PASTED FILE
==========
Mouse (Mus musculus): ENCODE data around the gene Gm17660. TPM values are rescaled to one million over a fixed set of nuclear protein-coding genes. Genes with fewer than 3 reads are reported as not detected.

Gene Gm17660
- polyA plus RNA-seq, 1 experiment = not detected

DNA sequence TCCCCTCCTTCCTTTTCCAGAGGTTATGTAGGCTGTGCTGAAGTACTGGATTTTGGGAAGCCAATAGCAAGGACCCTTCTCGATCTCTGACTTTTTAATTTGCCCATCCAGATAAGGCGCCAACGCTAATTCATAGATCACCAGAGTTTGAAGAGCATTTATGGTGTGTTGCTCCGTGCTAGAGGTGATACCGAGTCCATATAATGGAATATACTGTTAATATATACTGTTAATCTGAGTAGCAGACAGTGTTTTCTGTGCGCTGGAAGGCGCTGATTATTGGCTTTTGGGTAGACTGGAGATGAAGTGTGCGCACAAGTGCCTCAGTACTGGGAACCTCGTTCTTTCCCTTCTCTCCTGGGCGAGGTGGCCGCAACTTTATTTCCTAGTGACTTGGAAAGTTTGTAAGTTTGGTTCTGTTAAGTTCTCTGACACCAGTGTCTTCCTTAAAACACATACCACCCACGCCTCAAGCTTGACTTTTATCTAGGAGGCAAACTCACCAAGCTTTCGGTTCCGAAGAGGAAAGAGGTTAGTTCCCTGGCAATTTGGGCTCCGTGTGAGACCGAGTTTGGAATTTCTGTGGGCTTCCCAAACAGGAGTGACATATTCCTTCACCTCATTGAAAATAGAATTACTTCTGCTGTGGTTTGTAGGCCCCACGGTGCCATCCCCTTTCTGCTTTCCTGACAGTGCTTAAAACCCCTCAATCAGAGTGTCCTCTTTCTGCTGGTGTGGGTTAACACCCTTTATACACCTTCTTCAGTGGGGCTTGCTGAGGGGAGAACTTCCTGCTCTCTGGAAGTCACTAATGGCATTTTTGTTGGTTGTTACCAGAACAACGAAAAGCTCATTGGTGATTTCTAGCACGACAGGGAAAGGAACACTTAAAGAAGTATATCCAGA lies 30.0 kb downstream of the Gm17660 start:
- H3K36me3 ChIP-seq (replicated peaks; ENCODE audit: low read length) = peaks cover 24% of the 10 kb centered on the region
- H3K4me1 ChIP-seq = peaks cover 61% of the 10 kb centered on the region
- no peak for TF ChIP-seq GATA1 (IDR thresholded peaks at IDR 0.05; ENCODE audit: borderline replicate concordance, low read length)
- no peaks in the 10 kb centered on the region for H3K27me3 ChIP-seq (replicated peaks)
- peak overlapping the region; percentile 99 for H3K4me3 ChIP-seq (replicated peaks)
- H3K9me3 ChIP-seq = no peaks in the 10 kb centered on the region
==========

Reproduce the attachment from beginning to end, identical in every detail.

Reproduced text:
Mouse (Mus musculus): ENCODE data around the gene Gm17660. TPM values are rescaled to one million over a fixed set of nuclear protein-coding genes. Genes with fewer than 3 reads are reported as not detected.

Gene Gm17660
- polyA plus RNA-seq, 1 experiment = not detected

DNA sequence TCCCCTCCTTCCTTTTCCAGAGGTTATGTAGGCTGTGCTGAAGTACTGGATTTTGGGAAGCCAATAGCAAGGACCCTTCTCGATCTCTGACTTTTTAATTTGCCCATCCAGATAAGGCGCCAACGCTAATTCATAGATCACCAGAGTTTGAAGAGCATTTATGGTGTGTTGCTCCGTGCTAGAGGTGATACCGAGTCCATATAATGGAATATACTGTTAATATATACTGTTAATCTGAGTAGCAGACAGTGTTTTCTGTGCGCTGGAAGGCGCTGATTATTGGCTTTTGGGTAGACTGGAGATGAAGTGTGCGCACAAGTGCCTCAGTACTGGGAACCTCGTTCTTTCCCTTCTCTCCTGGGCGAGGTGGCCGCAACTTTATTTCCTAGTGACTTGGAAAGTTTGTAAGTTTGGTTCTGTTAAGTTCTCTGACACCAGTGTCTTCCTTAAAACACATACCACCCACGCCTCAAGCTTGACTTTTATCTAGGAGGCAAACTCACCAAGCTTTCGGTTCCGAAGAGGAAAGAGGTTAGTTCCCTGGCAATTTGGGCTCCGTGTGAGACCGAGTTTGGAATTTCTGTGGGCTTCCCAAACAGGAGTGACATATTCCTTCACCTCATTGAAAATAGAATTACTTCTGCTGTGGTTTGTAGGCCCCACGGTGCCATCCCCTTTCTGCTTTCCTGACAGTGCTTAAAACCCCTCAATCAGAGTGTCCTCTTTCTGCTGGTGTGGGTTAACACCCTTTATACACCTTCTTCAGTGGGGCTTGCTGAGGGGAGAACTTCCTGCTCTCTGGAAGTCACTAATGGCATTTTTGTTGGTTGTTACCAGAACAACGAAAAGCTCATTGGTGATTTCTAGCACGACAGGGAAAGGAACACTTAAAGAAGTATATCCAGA lies 30.0 kb downstream of the Gm17660 start:
- H3K36me3 ChIP-seq (replicated peaks; ENCODE audit: low read length) = peaks cover 24% of the 10 kb centered on the region
- H3K4me1 ChIP-seq = peaks cover 61% of the 10 kb centered on the region
- no peak for TF ChIP-seq GATA1 (IDR thresholded peaks at IDR 0.05; ENCODE audit: borderline replicate concordance, low read length)
- no peaks in the 10 kb centered on the region for H3K27me3 ChIP-seq (replicated peaks)
- peak overlapping the region; percentile 99 for H3K4me3 ChIP-seq (replicated peaks)
- H3K9me3 ChIP-seq = no peaks in the 10 kb centered on the region